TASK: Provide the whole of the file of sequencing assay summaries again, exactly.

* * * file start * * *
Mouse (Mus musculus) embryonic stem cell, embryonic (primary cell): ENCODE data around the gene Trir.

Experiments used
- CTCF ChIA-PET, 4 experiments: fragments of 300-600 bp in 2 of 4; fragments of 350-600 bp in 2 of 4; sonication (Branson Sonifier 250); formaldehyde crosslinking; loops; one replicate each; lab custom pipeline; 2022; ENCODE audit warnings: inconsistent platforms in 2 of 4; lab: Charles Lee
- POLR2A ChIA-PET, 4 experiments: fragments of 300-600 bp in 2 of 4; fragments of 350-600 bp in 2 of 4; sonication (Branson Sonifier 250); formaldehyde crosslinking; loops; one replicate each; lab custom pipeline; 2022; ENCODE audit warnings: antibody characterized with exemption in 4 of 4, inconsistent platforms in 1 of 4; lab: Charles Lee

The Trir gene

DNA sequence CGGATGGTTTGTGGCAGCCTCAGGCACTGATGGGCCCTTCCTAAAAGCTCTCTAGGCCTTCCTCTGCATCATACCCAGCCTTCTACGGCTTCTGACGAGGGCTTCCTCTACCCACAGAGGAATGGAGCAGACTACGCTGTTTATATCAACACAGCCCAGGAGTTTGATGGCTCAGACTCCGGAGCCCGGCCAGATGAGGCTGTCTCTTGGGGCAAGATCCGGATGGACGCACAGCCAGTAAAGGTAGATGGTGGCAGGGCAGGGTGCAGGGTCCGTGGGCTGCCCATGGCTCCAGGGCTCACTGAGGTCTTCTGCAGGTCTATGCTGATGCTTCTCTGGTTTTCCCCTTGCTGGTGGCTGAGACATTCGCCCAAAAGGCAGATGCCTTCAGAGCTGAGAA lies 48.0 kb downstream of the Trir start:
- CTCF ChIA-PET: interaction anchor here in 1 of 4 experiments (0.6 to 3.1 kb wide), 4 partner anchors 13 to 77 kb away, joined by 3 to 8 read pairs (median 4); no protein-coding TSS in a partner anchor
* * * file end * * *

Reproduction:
Mouse (Mus musculus) embryonic stem cell, embryonic (primary cell): ENCODE data around the gene Trir.

Experiments used
- CTCF ChIA-PET, 4 experiments: fragments of 300-600 bp in 2 of 4; fragments of 350-600 bp in 2 of 4; sonication (Branson Sonifier 250); formaldehyde crosslinking; loops; one replicate each; lab custom pipeline; 2022; ENCODE audit warnings: inconsistent platforms in 2 of 4; lab: Charles Lee
- POLR2A ChIA-PET, 4 experiments: fragments of 300-600 bp in 2 of 4; fragments of 350-600 bp in 2 of 4; sonication (Branson Sonifier 250); formaldehyde crosslinking; loops; one replicate each; lab custom pipeline; 2022; ENCODE audit warnings: antibody characterized with exemption in 4 of 4, inconsistent platforms in 1 of 4; lab: Charles Lee

The Trir gene

DNA sequence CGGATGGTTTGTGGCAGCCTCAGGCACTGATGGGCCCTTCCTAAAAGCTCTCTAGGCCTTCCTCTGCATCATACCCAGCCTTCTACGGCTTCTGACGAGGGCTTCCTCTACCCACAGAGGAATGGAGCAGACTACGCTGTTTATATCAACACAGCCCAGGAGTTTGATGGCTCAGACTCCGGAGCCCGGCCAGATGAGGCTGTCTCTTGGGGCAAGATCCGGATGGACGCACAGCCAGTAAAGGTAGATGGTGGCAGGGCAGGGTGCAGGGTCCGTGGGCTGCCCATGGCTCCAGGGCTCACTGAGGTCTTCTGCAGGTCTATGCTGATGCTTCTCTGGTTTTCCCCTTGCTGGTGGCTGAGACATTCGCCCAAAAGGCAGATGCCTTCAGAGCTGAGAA lies 48.0 kb downstream of the Trir start:
- CTCF ChIA-PET: interaction anchor here in 1 of 4 experiments (0.6 to 3.1 kb wide), 4 partner anchors 13 to 77 kb away, joined by 3 to 8 read pairs (median 4); no protein-coding TSS in a partner anchor